–Letter to Tony Hunter, president, publisher and CEO of Chicago Tribune Company. Probably fruitless.

Mitchell’s laws: Reduced money growth never stimulates economic growth. To survive long term, a monetarily non-sovereign government must have a positive balance of payments. Economic austerity causes civil disorder. Those, who do not understand the differences between Monetary Sovereignty and monetary non-sovereignty, do not understand economics.
I had a very brief correspondence with Tony Hunter, president, publisher and CEO of Chicago Tribune Company, which culminated in my sending him the following note. I do not expect him to answer. The editors of the Tribune often write about economics, but have shown no inclination to understand economics.

So, why did I write? Just tapping on the sleeper’s shoulder. Who knows which tap will awaken someone there. I hope you will continue contacting your politicians and media. You may be the one to end the nightmare.


Would you be willing to publish a short (condensed to less than 1,000 words) OpEd article telling the other side of the deficit story? Here’s a sample:

The Myth of Federal Deficits

The federal deficit discussion is based on the false belief that federal finances resemble our personal finances. The federal government is not like us. You and I, Chicago, Cook County, Illinois and every business are “monetarily non-sovereign.” To pay bills, we need income coming from an outside source – a salary, a loan or, in the case of state and local governments, taxes.

Uniquely, the federal government does not need income to pay its bills; it merely sends instructions to banks to mark up creditors’ accounts. A check from the federal government is not money. It is a set of instructions to your bank to mark up the numbers in your checking account. Because the federal government is “Monetarily Sovereign,” it has the unlimited ability to send these instructions, endlessly.

Unlike state and local governments, the federal government does not rely on taxes. Whether federal taxes fall to $0 or rise to $100 trillion, neither event would affect the federal government’s ability to pay bills, that is, to send instructions to banks. The federal government is the only entity in America that has this ability, though certain other foreign governments have it in their own nations: Canada, Australia, China, etc.

What about inflation?

The only limit to federal spending is not taxes, or debt or deficits or debt/GDP or any other popular measure. The limit to federal spending is inflation. We have had inflation over time because the Federal Reserve believes some inflation is beneficial, so it establishes a target rate at about 3%. The Fed has the power to cause 0% inflation, or even deflation. Historically, U.S. inflations have not corresponded with federal deficits but rather with oil prices.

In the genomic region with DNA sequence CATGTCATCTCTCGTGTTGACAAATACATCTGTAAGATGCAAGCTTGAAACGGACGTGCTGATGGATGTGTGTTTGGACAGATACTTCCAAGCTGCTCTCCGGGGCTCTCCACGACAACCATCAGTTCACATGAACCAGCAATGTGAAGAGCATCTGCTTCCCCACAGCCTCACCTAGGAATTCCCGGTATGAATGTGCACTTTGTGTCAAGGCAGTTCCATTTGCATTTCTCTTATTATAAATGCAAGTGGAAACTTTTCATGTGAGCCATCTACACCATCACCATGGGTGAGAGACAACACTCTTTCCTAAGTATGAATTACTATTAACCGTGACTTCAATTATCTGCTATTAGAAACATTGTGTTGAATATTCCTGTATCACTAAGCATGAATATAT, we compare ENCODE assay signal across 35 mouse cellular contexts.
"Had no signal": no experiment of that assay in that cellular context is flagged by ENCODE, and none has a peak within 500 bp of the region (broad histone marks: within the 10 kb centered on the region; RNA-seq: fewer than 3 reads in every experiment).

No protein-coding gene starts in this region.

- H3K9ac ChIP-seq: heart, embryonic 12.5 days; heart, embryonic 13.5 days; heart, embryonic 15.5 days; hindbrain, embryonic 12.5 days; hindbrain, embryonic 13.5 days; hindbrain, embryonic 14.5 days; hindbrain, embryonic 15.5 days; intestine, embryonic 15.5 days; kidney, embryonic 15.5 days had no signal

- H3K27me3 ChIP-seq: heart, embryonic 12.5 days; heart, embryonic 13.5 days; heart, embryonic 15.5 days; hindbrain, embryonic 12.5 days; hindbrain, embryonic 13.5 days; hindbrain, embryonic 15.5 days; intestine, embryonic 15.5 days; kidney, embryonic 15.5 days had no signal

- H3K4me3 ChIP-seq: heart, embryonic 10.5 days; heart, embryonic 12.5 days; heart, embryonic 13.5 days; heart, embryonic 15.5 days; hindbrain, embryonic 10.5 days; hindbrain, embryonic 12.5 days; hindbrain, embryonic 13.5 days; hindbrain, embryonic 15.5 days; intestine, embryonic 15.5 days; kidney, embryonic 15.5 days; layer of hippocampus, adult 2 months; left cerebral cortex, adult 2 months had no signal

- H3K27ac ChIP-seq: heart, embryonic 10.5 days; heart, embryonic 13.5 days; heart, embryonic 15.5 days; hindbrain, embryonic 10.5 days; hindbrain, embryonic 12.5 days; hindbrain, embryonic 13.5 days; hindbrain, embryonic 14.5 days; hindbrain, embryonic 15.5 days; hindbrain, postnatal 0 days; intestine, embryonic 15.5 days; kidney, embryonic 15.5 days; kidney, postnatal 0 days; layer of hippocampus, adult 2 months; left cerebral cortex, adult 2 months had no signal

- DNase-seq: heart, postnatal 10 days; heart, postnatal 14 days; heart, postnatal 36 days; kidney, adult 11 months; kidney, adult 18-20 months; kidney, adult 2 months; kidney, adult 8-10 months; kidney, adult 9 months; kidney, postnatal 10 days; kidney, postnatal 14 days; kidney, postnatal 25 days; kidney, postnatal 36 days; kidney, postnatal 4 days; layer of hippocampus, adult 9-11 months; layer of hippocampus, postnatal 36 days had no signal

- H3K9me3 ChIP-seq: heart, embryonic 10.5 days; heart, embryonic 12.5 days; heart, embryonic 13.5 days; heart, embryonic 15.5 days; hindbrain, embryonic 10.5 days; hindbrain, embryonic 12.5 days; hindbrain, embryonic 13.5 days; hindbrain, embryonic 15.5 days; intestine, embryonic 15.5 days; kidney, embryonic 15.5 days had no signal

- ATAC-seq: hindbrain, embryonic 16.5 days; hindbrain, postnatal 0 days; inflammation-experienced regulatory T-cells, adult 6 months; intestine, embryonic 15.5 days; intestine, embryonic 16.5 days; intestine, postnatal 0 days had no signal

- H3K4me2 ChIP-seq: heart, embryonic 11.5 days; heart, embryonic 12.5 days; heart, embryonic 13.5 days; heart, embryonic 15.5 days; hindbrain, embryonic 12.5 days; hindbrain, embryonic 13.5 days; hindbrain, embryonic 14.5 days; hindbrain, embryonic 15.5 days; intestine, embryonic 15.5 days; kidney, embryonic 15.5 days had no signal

So, why do we pay taxes at all?

Prior to 1971, the U.S. was on a gold standard. Its ability to pay bills was limited by its gold supply. When gold was in short supply, the U.S. borrowed, which meant federal debt or taxes were needed to reduce the debt. On August 15, 1971, President Nixon ended the gold standard. Today, even were there not one ounce of gold in Fort Knox, the federal government retains the unlimited ability to pay its bills.

Though the world of economics changed on that August day, politicians, the media and even old-line economists never changed their theories. They continued to believe federal borrowing and taxing were necessary. When underlying facts change, but beliefs don’t change, the beliefs are wrong.

How will we ever pay off our debt?

The federal deficit is the difference between taxes collected and federal spending. Federal debt is the total of outstanding Treasury Securities (T-bills, notes and bonds). A law, created many years ago, during the gold standard, requires the Treasury to sell T-securities in the same amount as the federal deficit. Were it not for this obsolete law, there would be no T-securities and thus no federal debt.

To purchase a T-bill, you instruct the federal government to reduce the balance in your checking account and to increase the balance in your T-bill account. The government “pays off” by increasing the balance in your checking account and reducing the balance in your T-bill account. Except for interest, this process does not add money to the economy, so has virtually no inflation implications.

The federal government could eliminate all federal debt, tomorrow, merely by instructing banks to credit the accounts of T-security holders, while debiting their T-security accounts – a simple act of accounting. Because the relationship between federal deficits and federal debts is only a legal one, there could be deficits without debt, and debt without deficits. The two are not functionally related.

Why not reduce the deficit?

By definition, a small economy has less money than does a large economy. So for an economy to grow, its money supply must grow. When the federal government deficit spends, money enters the economy via credits to checking accounts. Deficit spending increases the money supply, while federal surpluses decrease the money supply. That is why every depression in U.S. history, and the vast majority of recessions, have resulted from decreases if federal deficit growth, and all recoveries have corresponded with increases in deficit growth.

Today, we try to recover from the most serious recession since the Great Depression. We were saved from another depression by federal deficit spending that began to grow dramatically in 2008. Unfortunately, federal deficit growth began to decline at the end of the recession and has been in decline for what soon will be three years. This, together with the ongoing Congressional demand for reduced deficits, signals the probable return of recession in 2012.